This team deserves way more of a legacy than that. We're way too good for just being known as that.

Thankfully, I think we can win the ALDS. I think we can win ALCS. Hell, I think we can go ahead and win the whole damn enchilada if things work out right for us.

Listen, objectively speaking, last night was a fairly memorable baseball moment from one of the game's better players. And that I'm perfectly fine with. The only problem is, that it's New York, and the entire New York mindset is that everything that happens with New York is the greatest thing ever and everything that happens outside of New York is pretty much meaningless. And they will let you know it. Oh, will they ever let you know it!

I mean, does any baseball fan honestly believe that the 1969 Mets were the first underdog team ever to score an upset in the World Series? In their heart of hearts, of course not. But that doesn't stop anyone from the NY-NJ area talking about the Amazin' Mets like they were just so unprecedented and romanticizing the hell out of it.

So we'll get to hear on and on about Derek Jeter and his amazing walk-off hit last night. Fine. As I said in another thread, let that be their postseason. We'll have our postseason to earn our real glory.

And that's all I have to say about that.

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Fun Fact. Someone said last night that Jeter's last walkoff hit was in ................ 2007.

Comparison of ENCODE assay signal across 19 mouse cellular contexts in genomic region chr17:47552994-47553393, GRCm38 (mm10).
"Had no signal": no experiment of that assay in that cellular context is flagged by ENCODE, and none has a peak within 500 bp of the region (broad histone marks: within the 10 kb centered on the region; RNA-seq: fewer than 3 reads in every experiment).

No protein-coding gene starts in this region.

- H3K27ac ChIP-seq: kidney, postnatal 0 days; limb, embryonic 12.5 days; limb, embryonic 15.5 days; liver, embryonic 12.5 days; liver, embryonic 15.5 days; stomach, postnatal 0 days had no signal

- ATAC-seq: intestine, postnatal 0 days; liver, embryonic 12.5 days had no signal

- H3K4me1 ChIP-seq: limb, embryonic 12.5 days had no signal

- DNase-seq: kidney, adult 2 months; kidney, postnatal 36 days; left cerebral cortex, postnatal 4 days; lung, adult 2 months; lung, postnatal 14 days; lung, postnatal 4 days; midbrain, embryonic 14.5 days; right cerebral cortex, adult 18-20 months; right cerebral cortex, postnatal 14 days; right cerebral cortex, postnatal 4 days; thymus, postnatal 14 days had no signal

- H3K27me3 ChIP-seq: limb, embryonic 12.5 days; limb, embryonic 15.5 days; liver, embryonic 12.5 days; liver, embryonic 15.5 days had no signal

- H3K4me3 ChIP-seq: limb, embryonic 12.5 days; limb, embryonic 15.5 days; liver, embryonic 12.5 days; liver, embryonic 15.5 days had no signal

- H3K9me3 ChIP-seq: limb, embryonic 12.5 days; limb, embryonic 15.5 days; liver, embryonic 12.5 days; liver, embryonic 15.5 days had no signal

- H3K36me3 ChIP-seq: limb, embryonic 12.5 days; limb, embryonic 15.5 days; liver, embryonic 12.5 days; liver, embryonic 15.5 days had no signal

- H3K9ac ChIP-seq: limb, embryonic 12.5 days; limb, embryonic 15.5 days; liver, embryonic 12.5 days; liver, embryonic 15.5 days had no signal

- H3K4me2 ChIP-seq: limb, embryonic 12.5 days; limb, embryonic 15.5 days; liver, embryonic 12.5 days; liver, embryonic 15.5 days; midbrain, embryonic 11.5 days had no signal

It was also the first game he ever played at home were the Yankees had already been eliminated from postseason competition. So it's not like he really contributed to anything meaningful.

Kind of like how Mussina's only 20 win season for the Yankees was in a year where they missed the playoffs.

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o

 

I would like to try to cheer people up a bit.

In light of the fact that the Orioles won the division, and the Yankees' season will be over after Sunday's season finale against the Red Sox, Yankee fans need to amend their chant this weekend at Fenway Park in eastern Massachusetts.

The chant needs to be amended to ........ "Let's go HOME, Yankees ........ clap, clap ........ clap, clap, clap."

 

o

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My two cents on the subject and then I'm done:

The only way I would hate to see this all pan out is if we make a quick and forgettable exit in the ALDS, and that the only thing baseball fans outside of Baltimore would remember the 2014 Orioles for is the team that gave up Derek Jeter's last walkoff hit. And inevitably, that's probably what would happen in such a scenario.

Why would anyone remember that?

They might remember Jeter's walkoff hit, sure. But nobody cares what team it came against.

Without looking it up, could you name:

*the team that gave up Barry Bonds' record-breaking homerun?

*the team that gave up Hank Aaron's record-breaking homerun before that?

*the team that gave up the 3,000th hit to [insert any name here-- Tony Gwynn, Willie Mays, Pete Rose, etc.]

When players do historic things, nobody gives a flying fig what team it came against. A year from now, there's not a person in the world who would think "The 2014 Orioles? Oh yeah, they gave up that hit to Jeter."

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PeteU said:

 

My two cents on the subject, and then I'm done: